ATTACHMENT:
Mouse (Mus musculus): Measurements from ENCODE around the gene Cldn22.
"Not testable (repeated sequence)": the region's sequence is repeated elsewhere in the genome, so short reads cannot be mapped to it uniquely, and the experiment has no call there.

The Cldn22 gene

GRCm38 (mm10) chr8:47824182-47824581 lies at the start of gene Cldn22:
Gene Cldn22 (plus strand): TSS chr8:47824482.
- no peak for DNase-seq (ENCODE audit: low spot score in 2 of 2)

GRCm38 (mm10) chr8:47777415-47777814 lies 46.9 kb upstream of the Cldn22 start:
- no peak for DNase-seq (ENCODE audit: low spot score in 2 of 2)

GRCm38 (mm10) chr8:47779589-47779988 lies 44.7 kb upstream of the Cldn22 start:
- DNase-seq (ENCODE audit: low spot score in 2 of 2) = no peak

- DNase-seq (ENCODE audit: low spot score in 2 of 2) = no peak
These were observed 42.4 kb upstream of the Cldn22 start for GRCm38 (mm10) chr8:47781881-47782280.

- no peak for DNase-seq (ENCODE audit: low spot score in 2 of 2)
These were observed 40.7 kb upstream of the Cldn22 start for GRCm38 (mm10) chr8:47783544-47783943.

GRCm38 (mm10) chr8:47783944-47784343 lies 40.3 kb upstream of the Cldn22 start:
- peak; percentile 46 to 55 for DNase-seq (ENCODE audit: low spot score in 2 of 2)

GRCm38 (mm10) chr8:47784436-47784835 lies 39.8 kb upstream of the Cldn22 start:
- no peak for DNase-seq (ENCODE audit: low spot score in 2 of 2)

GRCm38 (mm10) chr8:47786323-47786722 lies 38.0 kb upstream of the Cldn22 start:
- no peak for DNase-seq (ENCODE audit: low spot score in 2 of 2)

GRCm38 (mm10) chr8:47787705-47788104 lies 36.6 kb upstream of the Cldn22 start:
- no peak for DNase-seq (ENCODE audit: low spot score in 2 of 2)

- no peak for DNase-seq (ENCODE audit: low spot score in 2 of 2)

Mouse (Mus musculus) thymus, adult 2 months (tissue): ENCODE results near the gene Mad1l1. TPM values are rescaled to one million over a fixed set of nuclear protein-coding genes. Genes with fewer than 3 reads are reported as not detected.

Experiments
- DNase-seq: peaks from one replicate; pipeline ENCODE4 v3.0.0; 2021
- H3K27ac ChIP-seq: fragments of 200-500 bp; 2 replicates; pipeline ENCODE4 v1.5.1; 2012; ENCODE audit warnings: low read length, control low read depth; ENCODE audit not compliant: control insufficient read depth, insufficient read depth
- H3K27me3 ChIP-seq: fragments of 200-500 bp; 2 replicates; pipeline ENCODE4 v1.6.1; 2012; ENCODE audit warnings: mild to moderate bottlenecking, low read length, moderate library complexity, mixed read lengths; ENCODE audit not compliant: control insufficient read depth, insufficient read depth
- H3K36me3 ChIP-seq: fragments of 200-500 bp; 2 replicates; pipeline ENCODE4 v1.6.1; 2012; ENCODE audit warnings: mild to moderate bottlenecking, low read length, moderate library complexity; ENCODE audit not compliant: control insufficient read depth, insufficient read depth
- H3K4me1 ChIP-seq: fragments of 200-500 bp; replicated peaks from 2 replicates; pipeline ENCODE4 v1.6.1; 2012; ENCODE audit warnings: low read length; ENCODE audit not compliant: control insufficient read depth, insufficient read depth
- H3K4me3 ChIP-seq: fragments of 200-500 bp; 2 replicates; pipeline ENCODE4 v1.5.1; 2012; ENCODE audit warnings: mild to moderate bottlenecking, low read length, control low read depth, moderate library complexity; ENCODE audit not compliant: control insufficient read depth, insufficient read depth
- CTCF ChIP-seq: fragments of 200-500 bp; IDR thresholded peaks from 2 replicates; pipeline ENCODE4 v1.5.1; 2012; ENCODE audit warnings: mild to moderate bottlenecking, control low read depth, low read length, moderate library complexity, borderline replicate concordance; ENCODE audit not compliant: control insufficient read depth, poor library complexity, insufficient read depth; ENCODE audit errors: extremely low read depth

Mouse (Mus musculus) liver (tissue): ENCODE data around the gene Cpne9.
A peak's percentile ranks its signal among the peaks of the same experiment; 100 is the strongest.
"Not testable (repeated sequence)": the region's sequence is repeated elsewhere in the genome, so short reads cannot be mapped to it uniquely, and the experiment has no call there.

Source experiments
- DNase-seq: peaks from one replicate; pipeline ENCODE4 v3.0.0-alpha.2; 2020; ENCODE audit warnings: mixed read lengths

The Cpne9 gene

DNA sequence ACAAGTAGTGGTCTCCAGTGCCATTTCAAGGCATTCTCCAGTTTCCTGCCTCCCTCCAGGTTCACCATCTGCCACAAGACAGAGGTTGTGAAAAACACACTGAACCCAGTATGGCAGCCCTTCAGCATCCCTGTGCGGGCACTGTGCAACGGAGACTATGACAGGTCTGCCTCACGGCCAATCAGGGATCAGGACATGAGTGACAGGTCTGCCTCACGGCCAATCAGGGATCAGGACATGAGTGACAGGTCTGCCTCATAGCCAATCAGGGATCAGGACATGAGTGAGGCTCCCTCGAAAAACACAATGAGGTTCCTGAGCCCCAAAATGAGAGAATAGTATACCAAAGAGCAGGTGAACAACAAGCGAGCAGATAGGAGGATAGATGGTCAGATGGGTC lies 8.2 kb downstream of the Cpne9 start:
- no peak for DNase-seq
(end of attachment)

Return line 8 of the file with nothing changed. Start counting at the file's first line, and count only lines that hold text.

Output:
- no peak for DNase-seq (ENCODE audit: low spot score in 2 of 2)